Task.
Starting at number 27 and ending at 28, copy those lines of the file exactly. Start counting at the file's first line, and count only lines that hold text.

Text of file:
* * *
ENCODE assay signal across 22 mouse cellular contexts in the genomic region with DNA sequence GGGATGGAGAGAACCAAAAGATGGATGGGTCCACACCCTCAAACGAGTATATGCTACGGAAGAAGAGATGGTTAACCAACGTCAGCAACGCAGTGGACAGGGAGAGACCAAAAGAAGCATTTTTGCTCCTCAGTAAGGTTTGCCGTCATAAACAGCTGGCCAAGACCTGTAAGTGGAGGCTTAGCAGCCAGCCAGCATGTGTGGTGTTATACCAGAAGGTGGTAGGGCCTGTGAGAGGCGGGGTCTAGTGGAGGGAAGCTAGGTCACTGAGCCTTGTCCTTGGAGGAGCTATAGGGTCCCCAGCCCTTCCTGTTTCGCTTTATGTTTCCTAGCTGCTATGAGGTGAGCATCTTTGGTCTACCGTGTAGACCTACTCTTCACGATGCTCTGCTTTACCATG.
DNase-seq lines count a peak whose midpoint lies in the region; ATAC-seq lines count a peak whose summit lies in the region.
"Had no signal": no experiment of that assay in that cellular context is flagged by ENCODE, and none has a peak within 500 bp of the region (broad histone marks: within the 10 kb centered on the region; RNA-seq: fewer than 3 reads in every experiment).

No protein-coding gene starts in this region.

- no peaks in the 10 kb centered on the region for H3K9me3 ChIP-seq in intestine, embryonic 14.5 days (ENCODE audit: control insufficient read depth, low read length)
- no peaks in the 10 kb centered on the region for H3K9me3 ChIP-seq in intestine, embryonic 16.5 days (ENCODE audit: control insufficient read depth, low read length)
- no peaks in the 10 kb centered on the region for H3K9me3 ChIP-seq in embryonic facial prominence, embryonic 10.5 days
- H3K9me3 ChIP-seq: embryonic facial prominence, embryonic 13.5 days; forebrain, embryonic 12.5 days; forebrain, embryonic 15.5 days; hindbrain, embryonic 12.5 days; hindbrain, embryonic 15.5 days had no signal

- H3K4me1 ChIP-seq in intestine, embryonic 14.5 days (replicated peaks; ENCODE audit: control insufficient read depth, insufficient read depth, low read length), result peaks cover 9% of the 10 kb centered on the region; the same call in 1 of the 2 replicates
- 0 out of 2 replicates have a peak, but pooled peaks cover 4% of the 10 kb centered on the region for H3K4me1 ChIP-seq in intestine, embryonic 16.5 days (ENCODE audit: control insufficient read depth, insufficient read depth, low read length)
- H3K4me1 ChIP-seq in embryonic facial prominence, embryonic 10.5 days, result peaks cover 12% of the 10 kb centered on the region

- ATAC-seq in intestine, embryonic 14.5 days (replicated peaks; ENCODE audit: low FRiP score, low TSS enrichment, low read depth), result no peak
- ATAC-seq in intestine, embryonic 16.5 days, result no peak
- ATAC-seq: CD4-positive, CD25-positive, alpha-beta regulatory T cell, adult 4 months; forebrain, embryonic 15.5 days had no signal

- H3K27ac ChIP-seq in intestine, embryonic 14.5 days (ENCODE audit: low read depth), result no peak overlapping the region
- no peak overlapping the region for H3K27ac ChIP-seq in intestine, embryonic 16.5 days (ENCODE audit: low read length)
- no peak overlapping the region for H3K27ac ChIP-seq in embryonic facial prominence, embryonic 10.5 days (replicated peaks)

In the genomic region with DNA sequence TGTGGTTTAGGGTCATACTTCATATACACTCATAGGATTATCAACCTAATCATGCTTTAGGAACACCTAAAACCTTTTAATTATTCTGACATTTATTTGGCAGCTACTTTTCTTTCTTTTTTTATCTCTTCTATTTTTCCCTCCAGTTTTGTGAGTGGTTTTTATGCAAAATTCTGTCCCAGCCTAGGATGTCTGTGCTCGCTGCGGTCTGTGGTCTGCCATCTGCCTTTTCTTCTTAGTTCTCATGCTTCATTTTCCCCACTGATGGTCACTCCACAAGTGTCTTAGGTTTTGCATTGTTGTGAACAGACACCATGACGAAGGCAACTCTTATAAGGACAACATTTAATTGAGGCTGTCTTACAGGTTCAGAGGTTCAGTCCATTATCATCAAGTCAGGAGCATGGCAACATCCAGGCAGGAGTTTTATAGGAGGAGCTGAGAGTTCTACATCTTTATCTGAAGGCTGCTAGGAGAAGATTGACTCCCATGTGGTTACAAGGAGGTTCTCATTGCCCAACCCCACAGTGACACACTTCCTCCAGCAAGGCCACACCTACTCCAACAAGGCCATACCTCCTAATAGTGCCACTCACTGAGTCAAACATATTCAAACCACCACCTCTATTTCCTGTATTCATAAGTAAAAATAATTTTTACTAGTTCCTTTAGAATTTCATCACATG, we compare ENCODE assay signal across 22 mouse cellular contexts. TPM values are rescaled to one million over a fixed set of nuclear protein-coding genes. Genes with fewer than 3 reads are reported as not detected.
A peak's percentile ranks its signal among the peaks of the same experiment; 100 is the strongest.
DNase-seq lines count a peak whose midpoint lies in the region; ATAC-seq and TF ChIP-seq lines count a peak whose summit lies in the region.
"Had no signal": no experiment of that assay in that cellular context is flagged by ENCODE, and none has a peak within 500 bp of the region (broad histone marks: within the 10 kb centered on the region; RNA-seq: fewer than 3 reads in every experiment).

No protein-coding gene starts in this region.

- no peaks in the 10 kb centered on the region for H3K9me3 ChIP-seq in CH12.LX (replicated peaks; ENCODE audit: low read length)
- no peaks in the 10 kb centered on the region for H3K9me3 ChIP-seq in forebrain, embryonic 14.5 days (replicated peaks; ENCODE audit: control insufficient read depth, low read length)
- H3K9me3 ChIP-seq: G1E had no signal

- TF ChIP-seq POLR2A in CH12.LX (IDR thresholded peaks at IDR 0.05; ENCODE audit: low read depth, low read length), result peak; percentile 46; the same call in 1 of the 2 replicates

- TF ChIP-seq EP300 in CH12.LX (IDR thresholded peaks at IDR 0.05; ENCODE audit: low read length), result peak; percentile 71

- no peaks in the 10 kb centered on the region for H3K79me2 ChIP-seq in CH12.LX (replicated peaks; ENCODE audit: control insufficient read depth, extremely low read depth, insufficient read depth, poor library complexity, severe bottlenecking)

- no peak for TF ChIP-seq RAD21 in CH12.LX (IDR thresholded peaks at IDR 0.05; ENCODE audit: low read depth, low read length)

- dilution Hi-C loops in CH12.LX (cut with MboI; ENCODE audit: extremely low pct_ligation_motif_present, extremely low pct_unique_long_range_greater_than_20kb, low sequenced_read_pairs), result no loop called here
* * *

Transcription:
- TF ChIP-seq EP300 in CH12.LX (IDR thresholded peaks at IDR 0.05; ENCODE audit: low read length), result peak; percentile 71

- no peaks in the 10 kb centered on the region for H3K79me2 ChIP-seq in CH12.LX (replicated peaks; ENCODE audit: control insufficient read depth, extremely low read depth, insufficient read depth, poor library complexity, severe bottlenecking)